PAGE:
Goodreads Synopsis: After serving out a year of hard labor in the salt mines of Endovier for her crimes, 18-year-old assassin Celaena Sardothien is dragged before the Crown Prince. Prince Dorian offers her her freedom on one condition: she must act as his champion in a competition to find a new royal assassin.
Her opponents are men-thieves and assassins and warriors from across the empire, each sponsored by a member of the king’s council. If she beats her opponents in a series of eliminations, she’ll serve the kingdom for three years and then be granted her freedom. Celaena finds her training sessions with the captain of the guard, Westfall, challenging and exhilarating. But she’s bored stiff by court life. Things get a little more interesting when the prince starts to show interest in her… but it’s the gruff Captain Westfall who seems to understand her best.
Then one of the other contestants turns up dead… quickly followed by another. Can Celaena figure out who the killer is before she becomes a victim? As the young assassin investigates, her search leads her to discover a greater destiny than she could possibly have imagined.
I had high expectations for Throne of Glass… Surprisingly, they were met.
Throne of Glass is told in 3rd person and shifts between characters. I really enjoy multiple points of view because it lets you know (almost) everything that’s going on.
I have a love/hate relationship with Celaena. She’s a funny, smart, feminine badass, but she’s arrogant to the point where I wanted to slap her. However, I’m really impressed with her mental health considering what she’s been through.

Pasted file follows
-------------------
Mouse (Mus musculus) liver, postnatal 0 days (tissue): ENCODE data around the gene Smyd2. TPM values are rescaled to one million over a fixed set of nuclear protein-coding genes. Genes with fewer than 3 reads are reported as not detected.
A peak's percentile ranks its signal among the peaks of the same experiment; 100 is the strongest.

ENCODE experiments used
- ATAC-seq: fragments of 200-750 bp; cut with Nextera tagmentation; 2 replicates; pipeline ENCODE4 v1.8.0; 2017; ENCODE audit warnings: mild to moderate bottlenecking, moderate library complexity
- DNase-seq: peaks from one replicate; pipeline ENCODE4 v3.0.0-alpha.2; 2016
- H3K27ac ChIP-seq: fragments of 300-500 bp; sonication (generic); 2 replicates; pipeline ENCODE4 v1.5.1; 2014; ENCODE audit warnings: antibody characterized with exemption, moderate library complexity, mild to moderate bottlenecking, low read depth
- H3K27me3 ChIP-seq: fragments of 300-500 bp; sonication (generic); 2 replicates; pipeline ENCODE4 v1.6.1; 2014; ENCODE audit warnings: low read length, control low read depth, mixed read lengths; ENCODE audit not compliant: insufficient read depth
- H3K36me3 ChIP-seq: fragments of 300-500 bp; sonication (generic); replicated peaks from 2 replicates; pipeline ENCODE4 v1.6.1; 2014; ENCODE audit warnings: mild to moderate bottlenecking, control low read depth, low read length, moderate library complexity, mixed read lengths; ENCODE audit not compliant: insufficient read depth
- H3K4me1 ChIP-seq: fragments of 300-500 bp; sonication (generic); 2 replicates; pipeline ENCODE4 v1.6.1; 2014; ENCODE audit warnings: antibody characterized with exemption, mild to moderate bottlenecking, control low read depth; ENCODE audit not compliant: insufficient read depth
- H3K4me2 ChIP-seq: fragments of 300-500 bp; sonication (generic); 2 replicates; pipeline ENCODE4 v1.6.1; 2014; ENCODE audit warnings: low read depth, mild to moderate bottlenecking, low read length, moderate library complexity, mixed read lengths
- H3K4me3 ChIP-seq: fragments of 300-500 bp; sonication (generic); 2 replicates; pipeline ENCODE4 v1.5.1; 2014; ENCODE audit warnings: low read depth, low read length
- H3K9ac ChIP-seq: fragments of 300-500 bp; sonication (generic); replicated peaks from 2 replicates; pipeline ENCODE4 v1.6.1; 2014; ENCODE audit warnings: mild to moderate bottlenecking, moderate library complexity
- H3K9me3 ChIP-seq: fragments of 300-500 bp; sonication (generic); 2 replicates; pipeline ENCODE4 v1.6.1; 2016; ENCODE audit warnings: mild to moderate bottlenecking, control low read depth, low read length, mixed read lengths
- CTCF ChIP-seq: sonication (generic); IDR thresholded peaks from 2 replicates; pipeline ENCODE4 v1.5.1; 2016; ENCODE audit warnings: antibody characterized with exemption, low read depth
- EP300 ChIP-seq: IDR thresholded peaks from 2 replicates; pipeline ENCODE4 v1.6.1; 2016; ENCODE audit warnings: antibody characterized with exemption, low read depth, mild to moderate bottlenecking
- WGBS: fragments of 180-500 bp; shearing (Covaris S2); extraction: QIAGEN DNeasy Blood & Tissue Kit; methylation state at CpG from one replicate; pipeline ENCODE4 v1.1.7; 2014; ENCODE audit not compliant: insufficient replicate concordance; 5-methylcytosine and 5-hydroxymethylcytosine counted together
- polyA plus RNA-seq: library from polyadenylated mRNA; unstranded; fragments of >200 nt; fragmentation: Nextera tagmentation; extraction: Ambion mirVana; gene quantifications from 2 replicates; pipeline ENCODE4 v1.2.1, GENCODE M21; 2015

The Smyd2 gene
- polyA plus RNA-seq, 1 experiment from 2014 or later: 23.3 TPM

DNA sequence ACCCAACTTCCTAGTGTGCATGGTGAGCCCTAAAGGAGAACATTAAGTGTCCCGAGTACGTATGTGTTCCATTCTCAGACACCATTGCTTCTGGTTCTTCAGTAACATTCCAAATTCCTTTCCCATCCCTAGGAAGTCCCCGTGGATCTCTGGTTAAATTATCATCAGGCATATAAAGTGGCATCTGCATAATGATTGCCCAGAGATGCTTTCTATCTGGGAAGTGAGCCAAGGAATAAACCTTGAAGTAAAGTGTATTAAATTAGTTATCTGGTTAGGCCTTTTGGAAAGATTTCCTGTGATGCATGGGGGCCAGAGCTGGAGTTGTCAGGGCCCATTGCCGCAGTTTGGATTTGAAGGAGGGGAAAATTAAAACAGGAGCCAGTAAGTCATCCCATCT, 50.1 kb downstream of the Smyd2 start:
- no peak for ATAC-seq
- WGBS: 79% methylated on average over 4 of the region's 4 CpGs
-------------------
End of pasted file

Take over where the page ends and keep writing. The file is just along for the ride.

I liked Celaena’s friendship with Nehemia. Having a platonic relationship between two characters is refreshing.
Chaol and Dorian… I’m not a fan of love triangles, but I’m rooting for Chaol. I loved Chaol’s friendship with Celaena. The whole relationship with Dorian seemed forced… I keep picturing Nehemia with Dorian.
The foreshadowing was not subtle at all, and like most people, I struggled with the middle section. It bored me to the point I wanted to stop reading, but I pushed through it. Too many of the trials were skipped over and you were left to read about Celaena studying (or talking about boys/fashion). I really wanted to read about the trials!
The thing that bothered me the most was the lack of world building.
I read online somewhere that Sarah J. Maas was only sixteen when she originally wrote Throne of Glass. If you push your way through it is SO worth it.